I just spent a week in New York City, and despite the fact that I had the flu while I was there, it was a great time. My husband and I stayed for two nights with dear friends in Staten Island, where I lived for seven years before moving to Seattle, then stayed in another friend’s apartment in East Harlem for the rest of the time. This friend was out of the country, so we had the place to ourselves. On top of that, the East Harlem apartment had been mine from 2001-2003, so it was really fun to be back in my old place – my first real “home” in NYC. East Harlem was where I lived alone for the first time in NYC, where the lease was mine (I was not subletting), and where I began to really find my skin in the city. The East Harlem apartment was the first one in which I painted the walls colors of my choosing – a sure sign that I intended to stick around. That apartment was where I moved when I was ready to set down some roots in The City. It is a very special place to me, and being able to stay there was a huge gift.
I travel to NYC several times a year, but this week there was unique in that I connected with many people from “my past.” I got to see a lot of old friends, some because we made plans ahead of time, and some because we ran into each other. In fact, I had many “random” encounters with old friends, so many that it got to the point that I just felt like God was winking at me. For example, I got tickets for a sold out off-Broadway show on Craig’s list, and the tickets were front row, dead center. This was a show that my husband and I were dying to see, one that we were told would be impossible to find tickets for, yet we managed to get the last two empty seats, and when the show began, I realized that one of the co-stars was an old friend of mine. It was a lovely surprise to see her on stage and connect with her after the show!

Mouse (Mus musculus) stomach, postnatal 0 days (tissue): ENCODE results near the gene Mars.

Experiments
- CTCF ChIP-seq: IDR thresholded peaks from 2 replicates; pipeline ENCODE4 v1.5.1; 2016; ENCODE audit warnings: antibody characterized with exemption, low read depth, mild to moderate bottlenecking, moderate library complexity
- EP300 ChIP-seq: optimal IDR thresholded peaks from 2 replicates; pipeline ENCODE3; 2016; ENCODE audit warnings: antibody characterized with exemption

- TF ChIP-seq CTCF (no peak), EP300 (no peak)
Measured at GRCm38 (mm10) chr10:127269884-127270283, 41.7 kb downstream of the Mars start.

Another night, our last night there, we were walking in to the apartment and ran into one of my old neighbors, who informed us that another friend had just arrived in town that night. She had left the City two years before, but was back for a visit with her new fiancé. We invited all of them in for a glass of wine, and as we talked and got to know her new man (from Colorado), we discovered that he is good friends with the man who (accidentally, unwittingly) introduced my husband and me to each other in 2010. And my friend is working for a man in Colorado my husband was friends with in college.
New York really is a magical place.
# # #
Yesterday morning, my husband and I got up at 5 AM after just a few short hours of sleep. He had a 7 AM flight from La Guardia to Chicago, and I had to return the car we borrowed to Virginia, so I drove him to the airport and then, a few hours later, packed up the car and said goodbye to East Harlem and New York City.
In a very surreal way, that whole experience was, literally, a trip down memory lane.
En route from East Harlem to La Guardia, we passed Astoria, Queens, where I lived for a year in 1999. Memories of my time there (with my roommate, who wrote about that period of time) came flooding back. Since it was only 5:30 AM, the streets were unusually clear; I love driving around the City at that time of the morning.
From East Harlem, I headed down Second Avenue, it was like I was looking at a living scrapbook of my twelve years in NYC. There was my friends Danny and Sheila’s apartment, where we used to have praise and worship nights together. There was my current boss’s block, where he lives in a highrise with his wife and two kids. There was the block my first church in NYC was on.